In 1953, during the Korean War, Beutler volunteered for the U.S. Army Medical Corps where he treated and studied malaria patients. After completing the Malaria Research Project and work on the biological warfare project, Beutler ended up back at the University of Chicago as a faculty member in the hematology division of the department of medicine.

Beutler worked at City of Hope for 20 years (1959-1979) before moving to Scripps Clinical Research Foundation as the chair of the Department of Clinical Research (1979-2008).

Throughout his 54 years of research, Beutler

contributed to improvements in diagnostic tests, treatment, and our understanding of the pathogenesis of hematological disorders, including inherited and acquired anemias; red cell enzyme abnormalities, notably glucose-6-phosphate dehydrogenase deficiency; iron deficiency; inherited iron overload disorders (e.g., hemochromatosis); glycolipid (lysosomal) storage diseases, especially Gaucher disease; and several types of leukemia. (Lichtman, 2012, 1).

References Retrieved from the City of Hope Archives

(1976, June/July). Dr. Ernest Beutler Honored by Nat’l. Academy of Sciences. Scope (14)4, 1.

Lichtman, M. A. (2012).  Ernest Beutler 1928-2008: A biographical memoir. Washington, D.C.: National Academy of Sciences.


#TBT Spotlight on Dr. Susumu Ohno

July 7, 2016

Dr. Susumu Ohno, Scope, July 1966On this month in 1966, Susumu Ohno, D.V.M., Ph.D., was announced chair of the Department of Biology at City of Hope by Paul L. Wermer M.D. Ohno was born on February 1, 1928, in Seoul, Korea. Although his father wanted him to pursue medicine, his first degree was from the Tokyo University of Agriculture and Technology in veterinary medicine. After completing his veterinary degree, Ohno pursued two doctorates in pathology and cytogenetics at the Hokkaido University. Ohno’s graduate work in immunology led to appointments at UCLA and eventually, in 1952, at City of Hope. Ohno made many contributions to science including:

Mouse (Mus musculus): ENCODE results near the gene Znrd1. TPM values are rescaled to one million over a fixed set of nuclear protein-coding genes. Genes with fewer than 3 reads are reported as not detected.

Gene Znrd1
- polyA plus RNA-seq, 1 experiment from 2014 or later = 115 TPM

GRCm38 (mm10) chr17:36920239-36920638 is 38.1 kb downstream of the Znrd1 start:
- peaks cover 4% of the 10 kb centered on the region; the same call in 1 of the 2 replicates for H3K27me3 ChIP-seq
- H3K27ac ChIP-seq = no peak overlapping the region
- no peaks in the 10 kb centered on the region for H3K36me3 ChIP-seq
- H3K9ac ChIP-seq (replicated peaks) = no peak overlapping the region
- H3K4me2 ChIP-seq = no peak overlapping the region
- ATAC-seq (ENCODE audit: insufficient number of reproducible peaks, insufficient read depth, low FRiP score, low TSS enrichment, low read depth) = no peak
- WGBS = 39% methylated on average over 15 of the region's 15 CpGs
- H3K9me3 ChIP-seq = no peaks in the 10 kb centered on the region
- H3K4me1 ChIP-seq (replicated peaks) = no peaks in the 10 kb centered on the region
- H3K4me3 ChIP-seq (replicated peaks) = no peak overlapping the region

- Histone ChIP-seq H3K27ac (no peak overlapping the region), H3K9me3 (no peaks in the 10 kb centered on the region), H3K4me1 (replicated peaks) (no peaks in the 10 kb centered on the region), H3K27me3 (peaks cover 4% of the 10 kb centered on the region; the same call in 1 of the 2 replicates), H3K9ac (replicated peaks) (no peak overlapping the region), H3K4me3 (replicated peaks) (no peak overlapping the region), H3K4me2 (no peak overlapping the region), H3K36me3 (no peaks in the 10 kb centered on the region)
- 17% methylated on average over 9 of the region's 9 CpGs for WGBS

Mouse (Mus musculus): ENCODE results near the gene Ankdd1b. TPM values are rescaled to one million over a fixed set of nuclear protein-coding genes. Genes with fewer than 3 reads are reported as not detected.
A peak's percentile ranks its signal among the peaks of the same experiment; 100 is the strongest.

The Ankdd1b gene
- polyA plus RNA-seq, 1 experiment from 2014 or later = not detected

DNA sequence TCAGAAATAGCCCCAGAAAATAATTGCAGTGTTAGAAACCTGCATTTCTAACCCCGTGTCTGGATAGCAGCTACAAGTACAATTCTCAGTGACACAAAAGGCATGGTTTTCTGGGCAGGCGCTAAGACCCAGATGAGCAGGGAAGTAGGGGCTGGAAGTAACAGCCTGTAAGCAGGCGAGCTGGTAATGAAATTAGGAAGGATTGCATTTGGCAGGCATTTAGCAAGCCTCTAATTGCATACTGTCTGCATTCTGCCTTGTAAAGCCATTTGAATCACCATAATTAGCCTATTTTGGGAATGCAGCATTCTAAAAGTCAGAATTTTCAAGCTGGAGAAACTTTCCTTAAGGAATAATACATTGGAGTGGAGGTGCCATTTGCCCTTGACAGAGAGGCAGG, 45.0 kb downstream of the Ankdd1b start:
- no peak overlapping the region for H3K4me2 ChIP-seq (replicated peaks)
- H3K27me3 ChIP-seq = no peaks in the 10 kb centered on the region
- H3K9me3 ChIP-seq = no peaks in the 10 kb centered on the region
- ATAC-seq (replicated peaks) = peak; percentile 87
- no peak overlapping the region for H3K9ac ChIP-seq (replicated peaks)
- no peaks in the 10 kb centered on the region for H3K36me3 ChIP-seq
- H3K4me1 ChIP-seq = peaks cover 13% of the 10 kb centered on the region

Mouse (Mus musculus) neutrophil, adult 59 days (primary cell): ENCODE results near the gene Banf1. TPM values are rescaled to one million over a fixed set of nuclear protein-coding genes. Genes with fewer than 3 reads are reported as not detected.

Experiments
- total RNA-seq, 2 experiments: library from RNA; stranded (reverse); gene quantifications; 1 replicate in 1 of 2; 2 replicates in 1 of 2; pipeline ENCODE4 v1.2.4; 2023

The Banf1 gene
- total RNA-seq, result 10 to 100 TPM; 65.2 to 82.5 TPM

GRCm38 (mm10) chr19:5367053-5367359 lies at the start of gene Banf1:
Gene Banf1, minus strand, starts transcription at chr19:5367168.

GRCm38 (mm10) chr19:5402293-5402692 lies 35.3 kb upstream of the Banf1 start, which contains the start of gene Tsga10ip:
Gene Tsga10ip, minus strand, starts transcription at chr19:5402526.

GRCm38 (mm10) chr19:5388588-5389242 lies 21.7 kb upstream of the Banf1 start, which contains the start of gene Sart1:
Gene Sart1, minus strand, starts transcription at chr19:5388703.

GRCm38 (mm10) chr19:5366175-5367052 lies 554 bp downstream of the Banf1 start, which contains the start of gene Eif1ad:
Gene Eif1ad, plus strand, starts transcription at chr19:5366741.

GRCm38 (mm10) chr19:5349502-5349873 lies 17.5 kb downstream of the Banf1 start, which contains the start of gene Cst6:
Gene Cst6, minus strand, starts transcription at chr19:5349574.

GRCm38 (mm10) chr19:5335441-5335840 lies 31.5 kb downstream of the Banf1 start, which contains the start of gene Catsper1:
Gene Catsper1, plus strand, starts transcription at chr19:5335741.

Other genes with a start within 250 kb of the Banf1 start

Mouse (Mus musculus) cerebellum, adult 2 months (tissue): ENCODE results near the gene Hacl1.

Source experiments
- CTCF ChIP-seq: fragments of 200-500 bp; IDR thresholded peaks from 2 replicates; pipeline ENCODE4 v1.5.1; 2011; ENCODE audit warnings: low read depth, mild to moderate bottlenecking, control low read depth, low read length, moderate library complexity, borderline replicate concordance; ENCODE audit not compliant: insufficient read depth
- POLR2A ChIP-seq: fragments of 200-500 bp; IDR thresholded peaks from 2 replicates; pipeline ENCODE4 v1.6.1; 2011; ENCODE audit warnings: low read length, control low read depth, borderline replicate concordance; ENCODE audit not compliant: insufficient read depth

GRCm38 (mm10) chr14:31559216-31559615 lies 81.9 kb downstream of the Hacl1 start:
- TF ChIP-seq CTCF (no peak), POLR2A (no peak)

1. Devised cinematographic techniques for the studying of living bone marrow.
  2. [Findings in] chromosomal function, particularly with respect to sex determination.
  3. Assign[ment] of musical notes to nucleotides, converting the sequences into musical passages. This made it possible to appreciate the repeating nature of the motifs in the DNA sequence. (Beutler, 2002, 6-9).

References Retrieved from the City of Hope Archives

(1966, July). Dr. Susumu Ohno named new chairman of medical center biology department. Scope (3)6, 1.

Beutler, E. (2002).  Susumu Ohno 1928-2000: A biographical memoir. Washington, D.C.: National Academies of Sciences.


“Federal Safety Standards Implemented at City of Hope” June, 1972

June 16, 2016

In June of 1972, Scope ran an article about the Federal Occupational Safety and Health Act (OSHA) coming into effect. This new act was put in place “to assure that every employer covered under the act furnish[ed] to his employees a place of employment which [was] free from recognized hazards that [were] causing or [were] likely to cause death or series physical harm to his employees.”